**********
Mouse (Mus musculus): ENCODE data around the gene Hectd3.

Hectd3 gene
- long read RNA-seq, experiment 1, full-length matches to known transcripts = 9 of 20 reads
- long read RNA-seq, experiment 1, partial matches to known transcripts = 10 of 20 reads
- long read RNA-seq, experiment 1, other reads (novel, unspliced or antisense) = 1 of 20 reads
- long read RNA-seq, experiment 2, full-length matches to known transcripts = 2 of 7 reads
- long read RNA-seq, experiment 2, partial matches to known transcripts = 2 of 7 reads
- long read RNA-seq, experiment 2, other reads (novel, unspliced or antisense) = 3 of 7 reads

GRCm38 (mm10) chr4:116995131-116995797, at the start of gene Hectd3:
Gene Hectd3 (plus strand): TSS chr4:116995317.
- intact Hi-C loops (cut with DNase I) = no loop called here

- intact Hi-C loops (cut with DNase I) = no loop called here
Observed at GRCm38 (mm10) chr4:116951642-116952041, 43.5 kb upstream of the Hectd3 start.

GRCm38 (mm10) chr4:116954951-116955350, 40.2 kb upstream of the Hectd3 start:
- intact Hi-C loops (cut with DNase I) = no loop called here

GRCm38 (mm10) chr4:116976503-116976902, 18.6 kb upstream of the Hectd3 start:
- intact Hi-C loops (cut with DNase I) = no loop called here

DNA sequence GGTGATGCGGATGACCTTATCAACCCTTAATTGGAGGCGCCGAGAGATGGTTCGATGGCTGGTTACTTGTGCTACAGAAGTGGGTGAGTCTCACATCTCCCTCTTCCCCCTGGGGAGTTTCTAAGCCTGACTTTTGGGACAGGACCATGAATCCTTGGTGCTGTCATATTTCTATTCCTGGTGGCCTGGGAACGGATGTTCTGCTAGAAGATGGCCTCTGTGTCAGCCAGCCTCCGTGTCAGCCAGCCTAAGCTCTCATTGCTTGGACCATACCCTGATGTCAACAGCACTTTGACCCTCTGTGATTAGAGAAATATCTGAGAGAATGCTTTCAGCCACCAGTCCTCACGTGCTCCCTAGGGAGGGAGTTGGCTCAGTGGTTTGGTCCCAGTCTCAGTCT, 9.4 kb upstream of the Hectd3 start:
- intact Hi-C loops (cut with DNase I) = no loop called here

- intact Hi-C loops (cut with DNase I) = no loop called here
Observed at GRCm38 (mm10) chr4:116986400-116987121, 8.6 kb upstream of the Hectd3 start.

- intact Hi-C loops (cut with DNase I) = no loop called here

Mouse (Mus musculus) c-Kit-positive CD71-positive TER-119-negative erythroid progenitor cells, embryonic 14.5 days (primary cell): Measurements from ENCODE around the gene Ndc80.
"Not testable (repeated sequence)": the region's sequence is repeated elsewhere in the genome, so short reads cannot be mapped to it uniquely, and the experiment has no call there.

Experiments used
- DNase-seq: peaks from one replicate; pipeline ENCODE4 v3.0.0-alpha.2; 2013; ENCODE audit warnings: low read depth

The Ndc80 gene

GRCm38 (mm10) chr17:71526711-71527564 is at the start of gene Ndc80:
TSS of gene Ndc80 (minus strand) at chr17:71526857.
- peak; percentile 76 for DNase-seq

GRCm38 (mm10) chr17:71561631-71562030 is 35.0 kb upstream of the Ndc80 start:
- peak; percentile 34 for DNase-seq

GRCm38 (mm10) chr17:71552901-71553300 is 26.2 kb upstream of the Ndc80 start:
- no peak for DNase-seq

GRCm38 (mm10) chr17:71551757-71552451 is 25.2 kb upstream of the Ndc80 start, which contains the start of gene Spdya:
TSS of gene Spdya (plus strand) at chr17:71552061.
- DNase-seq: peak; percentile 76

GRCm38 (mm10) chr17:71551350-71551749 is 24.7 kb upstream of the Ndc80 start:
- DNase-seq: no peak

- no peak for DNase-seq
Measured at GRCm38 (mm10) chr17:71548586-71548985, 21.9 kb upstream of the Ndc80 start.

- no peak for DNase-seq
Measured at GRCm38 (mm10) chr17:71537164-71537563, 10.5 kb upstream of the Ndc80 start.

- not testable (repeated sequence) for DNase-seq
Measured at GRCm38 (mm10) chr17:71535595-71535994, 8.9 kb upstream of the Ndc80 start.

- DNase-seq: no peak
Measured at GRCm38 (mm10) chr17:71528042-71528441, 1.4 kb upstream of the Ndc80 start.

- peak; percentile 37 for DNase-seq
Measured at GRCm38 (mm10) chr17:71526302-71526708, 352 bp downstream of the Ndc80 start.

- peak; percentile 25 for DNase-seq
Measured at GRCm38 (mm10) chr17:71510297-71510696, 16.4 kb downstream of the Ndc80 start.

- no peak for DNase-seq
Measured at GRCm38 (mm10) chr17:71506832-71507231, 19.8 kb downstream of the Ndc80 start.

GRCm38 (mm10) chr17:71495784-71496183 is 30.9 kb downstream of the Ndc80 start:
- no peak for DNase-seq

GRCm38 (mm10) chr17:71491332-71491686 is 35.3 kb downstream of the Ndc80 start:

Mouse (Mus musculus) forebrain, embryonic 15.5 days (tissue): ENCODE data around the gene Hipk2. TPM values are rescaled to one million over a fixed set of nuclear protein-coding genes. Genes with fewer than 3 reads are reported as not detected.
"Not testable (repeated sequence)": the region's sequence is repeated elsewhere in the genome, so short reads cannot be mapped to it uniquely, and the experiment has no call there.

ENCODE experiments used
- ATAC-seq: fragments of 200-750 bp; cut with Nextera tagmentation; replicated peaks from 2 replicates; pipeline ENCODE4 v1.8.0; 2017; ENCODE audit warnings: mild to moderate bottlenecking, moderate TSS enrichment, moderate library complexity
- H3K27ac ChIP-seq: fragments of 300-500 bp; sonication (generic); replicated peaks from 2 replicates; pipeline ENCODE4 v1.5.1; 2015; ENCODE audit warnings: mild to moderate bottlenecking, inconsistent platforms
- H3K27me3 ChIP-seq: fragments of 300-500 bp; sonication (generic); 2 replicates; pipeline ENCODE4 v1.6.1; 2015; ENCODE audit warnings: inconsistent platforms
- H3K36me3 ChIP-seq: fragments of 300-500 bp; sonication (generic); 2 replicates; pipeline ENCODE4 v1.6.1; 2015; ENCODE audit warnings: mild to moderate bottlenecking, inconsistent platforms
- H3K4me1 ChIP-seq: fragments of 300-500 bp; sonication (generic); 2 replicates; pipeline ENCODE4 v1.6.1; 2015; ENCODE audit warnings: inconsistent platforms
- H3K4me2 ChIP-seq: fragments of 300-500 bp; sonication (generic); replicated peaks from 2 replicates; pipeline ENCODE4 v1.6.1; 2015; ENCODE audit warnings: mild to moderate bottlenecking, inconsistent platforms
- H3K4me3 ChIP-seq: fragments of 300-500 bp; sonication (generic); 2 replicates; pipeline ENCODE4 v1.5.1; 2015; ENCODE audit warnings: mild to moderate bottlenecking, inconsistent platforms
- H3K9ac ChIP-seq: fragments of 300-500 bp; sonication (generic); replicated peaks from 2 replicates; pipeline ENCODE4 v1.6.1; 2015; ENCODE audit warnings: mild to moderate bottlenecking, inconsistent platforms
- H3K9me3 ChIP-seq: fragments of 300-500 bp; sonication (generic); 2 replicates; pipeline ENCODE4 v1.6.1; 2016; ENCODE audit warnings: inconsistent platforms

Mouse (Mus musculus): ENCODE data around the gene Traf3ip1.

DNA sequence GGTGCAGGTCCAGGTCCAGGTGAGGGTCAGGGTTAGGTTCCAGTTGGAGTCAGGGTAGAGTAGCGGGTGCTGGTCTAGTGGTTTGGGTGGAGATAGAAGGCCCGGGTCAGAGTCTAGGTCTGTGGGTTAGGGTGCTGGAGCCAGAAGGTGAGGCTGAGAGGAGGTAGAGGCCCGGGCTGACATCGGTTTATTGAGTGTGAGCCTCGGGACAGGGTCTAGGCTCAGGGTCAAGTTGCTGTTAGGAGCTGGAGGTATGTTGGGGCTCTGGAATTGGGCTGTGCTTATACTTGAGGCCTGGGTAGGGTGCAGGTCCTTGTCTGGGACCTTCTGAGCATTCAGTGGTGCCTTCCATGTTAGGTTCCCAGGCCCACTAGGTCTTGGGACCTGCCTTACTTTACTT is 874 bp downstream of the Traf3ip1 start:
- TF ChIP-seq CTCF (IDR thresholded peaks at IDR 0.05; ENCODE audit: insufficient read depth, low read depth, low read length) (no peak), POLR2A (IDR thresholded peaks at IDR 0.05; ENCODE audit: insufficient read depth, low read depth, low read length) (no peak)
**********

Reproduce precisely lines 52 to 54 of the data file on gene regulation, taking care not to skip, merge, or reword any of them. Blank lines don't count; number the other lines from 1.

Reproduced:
- no peak for DNase-seq
Measured at GRCm38 (mm10) chr17:71506832-71507231, 19.8 kb downstream of the Ndc80 start.

GRCm38 (mm10) chr17:71495784-71496183 is 30.9 kb downstream of the Ndc80 start: